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Interview Malek Easa Founder of The Emirates Watch Club

A platform for watch enthusiasts

The main goal of the Emirates Watch Club is to share and pass on the passion for and knowledge about watches. “It’s not about money, at all”, Malek says. “Our club is not brand-centred. We are watch enthusiasts, not brand enthusiasts. We love all watches, and I don’t even have one specific watch, model or complication that I like more than others. What I really want is to turn this community into a platform, where we can share knowledge and raise awareness, not only about the big brands, but also about the independents. 

Interview Malek Easa Founder of The Emirates Watch Club


EWC can be found on Instagram and membership is open to people from the UAE. As Malek adds: “You know, I don’t need 20,000 followers on Instagram. I want real people, who follow us because they love what we do and because they love watches. And the followers we have now on IG do. We wish to meet our members as often as possible, to learn from each other. During the pandemic, this was less regularly, but we tend to meet more often now, albeit in small groups. We aim to meet three times a month when things start getting better again. 80% of our meetings will be events with the brands, in the boutiques or at special venues. That’s why most of our members are from around the country. It is more practical. We do make exceptions, however. If we know someone is a real collector, who often visits the country, they are more than welcome.”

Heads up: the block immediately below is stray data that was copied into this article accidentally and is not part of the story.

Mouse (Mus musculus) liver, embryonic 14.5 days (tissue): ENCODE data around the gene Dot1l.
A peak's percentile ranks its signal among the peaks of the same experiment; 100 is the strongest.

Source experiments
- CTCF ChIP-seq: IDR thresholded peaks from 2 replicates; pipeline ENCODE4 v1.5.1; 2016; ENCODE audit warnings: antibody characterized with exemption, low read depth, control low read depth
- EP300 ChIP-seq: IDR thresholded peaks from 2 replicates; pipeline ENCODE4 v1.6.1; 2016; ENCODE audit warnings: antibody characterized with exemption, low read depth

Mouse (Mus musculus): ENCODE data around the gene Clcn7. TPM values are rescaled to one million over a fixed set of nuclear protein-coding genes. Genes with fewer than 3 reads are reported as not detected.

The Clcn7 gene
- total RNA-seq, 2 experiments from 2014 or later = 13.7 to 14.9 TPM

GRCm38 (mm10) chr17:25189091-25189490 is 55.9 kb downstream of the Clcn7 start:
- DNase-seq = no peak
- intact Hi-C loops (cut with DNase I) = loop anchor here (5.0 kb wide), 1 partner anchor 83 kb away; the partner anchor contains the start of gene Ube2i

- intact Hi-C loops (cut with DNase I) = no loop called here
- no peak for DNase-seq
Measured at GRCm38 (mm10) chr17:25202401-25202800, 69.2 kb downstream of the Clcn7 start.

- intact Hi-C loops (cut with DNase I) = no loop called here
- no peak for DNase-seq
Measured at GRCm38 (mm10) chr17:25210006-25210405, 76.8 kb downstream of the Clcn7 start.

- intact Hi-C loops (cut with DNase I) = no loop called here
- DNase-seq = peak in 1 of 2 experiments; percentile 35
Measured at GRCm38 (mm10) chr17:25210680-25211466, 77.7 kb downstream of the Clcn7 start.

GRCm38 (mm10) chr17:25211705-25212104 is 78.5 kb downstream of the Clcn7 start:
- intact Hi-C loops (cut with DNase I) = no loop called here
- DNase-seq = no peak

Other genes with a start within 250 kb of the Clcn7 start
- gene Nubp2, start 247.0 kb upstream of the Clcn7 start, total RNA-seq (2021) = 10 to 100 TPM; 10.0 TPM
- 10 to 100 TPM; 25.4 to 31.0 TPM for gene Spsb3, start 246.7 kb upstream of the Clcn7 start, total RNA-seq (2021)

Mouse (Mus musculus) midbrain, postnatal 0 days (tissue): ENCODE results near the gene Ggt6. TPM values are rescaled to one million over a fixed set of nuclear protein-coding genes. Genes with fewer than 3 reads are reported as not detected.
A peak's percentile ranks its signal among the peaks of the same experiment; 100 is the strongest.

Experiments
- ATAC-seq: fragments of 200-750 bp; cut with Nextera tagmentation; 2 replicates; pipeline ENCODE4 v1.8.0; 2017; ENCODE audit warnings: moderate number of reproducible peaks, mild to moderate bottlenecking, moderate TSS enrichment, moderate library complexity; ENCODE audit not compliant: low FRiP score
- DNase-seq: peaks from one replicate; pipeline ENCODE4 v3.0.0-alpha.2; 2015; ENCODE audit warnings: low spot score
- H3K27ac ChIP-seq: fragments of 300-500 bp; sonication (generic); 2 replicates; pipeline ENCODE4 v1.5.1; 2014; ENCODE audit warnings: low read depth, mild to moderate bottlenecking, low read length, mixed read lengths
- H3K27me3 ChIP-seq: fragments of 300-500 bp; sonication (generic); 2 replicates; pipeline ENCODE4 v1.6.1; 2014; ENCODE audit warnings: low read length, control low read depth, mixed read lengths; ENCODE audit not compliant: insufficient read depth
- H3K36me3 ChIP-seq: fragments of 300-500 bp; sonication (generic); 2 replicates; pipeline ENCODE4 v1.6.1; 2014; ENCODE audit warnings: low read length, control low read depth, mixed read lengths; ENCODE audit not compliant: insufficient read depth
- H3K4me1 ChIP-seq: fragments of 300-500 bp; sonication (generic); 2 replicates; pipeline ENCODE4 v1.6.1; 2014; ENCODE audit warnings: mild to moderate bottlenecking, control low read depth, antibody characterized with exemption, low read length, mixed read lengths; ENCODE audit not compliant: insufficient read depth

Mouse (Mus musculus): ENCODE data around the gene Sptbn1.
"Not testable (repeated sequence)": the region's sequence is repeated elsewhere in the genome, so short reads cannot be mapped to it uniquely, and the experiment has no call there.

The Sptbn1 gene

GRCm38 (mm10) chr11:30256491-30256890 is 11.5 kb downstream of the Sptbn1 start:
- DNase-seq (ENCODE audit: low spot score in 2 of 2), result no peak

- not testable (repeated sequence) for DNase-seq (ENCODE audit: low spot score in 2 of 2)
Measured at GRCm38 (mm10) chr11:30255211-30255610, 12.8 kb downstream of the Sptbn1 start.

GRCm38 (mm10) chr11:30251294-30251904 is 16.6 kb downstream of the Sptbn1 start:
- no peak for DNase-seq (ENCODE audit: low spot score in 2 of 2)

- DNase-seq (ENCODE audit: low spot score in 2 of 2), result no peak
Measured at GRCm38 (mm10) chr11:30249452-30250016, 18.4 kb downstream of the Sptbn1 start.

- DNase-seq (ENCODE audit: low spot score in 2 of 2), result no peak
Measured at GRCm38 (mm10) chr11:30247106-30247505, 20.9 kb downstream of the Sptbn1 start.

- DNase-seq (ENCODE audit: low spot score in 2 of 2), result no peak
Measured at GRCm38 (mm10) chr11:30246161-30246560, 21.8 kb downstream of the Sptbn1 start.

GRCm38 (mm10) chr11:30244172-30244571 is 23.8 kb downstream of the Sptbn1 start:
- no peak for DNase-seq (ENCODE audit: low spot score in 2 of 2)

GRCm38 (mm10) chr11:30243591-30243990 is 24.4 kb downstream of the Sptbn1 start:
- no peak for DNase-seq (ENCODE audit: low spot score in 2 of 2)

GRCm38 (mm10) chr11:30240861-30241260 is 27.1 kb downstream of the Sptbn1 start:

Interview Malek Easa Founder of The Emirates Watch Club